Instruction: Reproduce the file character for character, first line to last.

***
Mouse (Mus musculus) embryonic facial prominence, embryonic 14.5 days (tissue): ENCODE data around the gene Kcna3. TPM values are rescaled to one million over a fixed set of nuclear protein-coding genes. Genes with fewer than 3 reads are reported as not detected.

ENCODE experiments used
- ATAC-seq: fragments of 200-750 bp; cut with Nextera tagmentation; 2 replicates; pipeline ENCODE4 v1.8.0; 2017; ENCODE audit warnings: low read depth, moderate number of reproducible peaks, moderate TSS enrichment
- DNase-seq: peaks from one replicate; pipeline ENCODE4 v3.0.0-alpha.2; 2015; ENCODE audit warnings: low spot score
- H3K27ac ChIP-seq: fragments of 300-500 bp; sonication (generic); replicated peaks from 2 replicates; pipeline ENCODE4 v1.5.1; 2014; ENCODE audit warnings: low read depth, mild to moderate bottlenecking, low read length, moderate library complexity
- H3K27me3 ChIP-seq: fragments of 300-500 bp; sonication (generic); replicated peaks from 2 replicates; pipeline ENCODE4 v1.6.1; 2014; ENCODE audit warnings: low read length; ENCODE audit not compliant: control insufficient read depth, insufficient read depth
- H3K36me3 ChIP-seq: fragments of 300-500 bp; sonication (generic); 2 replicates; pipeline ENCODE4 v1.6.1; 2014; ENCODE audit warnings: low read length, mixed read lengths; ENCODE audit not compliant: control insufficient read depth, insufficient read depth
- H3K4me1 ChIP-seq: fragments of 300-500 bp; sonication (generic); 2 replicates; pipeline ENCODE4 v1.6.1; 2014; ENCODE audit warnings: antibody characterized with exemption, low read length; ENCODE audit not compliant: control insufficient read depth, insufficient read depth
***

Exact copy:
Mouse (Mus musculus) embryonic facial prominence, embryonic 14.5 days (tissue): ENCODE data around the gene Kcna3. TPM values are rescaled to one million over a fixed set of nuclear protein-coding genes. Genes with fewer than 3 reads are reported as not detected.

ENCODE experiments used
- ATAC-seq: fragments of 200-750 bp; cut with Nextera tagmentation; 2 replicates; pipeline ENCODE4 v1.8.0; 2017; ENCODE audit warnings: low read depth, moderate number of reproducible peaks, moderate TSS enrichment
- DNase-seq: peaks from one replicate; pipeline ENCODE4 v3.0.0-alpha.2; 2015; ENCODE audit warnings: low spot score
- H3K27ac ChIP-seq: fragments of 300-500 bp; sonication (generic); replicated peaks from 2 replicates; pipeline ENCODE4 v1.5.1; 2014; ENCODE audit warnings: low read depth, mild to moderate bottlenecking, low read length, moderate library complexity
- H3K27me3 ChIP-seq: fragments of 300-500 bp; sonication (generic); replicated peaks from 2 replicates; pipeline ENCODE4 v1.6.1; 2014; ENCODE audit warnings: low read length; ENCODE audit not compliant: control insufficient read depth, insufficient read depth
- H3K36me3 ChIP-seq: fragments of 300-500 bp; sonication (generic); 2 replicates; pipeline ENCODE4 v1.6.1; 2014; ENCODE audit warnings: low read length, mixed read lengths; ENCODE audit not compliant: control insufficient read depth, insufficient read depth
- H3K4me1 ChIP-seq: fragments of 300-500 bp; sonication (generic); 2 replicates; pipeline ENCODE4 v1.6.1; 2014; ENCODE audit warnings: antibody characterized with exemption, low read length; ENCODE audit not compliant: control insufficient read depth, insufficient read depth